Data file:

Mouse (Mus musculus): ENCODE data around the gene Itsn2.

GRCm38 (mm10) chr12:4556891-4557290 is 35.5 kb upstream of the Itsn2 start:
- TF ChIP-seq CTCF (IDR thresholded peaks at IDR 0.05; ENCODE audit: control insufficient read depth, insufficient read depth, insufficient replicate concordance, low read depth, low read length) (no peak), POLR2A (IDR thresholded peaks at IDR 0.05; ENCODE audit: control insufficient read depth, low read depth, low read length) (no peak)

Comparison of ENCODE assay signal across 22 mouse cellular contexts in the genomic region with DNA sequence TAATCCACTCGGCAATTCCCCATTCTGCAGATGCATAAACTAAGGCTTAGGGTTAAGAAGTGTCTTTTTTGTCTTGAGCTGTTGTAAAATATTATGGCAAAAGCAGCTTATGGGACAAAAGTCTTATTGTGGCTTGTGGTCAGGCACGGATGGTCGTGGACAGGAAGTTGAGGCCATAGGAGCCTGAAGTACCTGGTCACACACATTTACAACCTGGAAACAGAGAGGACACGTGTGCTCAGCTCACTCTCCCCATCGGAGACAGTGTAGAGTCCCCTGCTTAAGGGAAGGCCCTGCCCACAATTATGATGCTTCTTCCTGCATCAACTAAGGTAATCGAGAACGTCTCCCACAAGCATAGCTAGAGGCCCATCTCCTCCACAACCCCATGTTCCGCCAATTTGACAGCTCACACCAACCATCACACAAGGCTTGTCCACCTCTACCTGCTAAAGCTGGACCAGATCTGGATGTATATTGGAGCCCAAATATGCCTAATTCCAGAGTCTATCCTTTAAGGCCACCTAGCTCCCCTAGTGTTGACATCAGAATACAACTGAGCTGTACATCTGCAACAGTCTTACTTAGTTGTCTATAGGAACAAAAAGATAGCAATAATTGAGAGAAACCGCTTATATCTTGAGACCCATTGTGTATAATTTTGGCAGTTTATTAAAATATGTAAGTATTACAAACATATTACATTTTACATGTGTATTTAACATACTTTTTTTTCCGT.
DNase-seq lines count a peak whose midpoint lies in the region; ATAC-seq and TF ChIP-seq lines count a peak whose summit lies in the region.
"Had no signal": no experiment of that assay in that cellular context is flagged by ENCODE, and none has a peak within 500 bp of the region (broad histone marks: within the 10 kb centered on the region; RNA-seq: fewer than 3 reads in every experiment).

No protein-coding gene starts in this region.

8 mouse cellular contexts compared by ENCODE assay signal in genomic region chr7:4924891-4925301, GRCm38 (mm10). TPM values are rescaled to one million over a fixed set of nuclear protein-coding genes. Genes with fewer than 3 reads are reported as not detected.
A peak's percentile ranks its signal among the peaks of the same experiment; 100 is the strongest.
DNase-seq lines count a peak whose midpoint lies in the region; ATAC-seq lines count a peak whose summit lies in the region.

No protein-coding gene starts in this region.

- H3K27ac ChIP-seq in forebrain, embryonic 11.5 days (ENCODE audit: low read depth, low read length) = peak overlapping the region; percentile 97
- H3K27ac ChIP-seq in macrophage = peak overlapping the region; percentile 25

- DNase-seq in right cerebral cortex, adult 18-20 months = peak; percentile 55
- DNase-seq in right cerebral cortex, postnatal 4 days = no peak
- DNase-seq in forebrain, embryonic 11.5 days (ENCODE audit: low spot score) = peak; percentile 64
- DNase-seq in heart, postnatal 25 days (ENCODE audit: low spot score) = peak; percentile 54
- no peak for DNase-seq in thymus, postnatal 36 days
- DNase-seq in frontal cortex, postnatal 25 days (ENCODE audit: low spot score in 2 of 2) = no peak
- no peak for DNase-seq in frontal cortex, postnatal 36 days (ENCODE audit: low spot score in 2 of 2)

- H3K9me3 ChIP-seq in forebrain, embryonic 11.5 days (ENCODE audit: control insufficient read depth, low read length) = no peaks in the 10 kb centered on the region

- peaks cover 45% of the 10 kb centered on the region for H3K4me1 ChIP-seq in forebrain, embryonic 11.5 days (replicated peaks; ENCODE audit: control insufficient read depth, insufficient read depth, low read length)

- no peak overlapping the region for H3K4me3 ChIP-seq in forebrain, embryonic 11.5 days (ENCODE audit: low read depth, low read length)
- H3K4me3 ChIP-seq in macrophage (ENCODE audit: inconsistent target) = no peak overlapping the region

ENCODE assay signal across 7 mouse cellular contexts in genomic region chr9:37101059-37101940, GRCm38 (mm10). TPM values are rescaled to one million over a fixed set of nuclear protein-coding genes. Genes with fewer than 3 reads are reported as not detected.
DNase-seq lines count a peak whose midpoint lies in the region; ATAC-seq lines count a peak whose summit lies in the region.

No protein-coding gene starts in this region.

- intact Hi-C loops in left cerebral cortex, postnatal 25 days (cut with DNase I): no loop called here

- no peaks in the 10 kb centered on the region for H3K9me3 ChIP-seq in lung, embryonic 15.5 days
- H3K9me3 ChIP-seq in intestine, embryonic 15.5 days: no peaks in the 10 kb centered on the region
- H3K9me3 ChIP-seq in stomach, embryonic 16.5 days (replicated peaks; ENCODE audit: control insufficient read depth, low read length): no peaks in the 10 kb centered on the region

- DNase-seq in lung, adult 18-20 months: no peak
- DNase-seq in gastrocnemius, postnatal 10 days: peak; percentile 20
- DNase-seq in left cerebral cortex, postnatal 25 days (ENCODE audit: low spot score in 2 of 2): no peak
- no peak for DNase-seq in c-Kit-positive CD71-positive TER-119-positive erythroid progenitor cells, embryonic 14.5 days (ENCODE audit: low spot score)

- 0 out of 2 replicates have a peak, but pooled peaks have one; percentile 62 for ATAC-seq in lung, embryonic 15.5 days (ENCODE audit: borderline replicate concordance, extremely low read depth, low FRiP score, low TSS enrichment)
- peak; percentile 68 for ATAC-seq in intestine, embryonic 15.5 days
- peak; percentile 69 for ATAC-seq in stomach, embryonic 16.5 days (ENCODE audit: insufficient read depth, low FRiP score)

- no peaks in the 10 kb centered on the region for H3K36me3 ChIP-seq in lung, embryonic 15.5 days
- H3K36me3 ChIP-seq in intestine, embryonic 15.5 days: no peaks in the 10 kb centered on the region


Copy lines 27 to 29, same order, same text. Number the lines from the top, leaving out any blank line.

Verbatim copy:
No protein-coding gene starts in this region.

- intact Hi-C loops in left cerebral cortex, postnatal 25 days (cut with DNase I): no loop called here

- no peaks in the 10 kb centered on the region for H3K9me3 ChIP-seq in lung, embryonic 15.5 days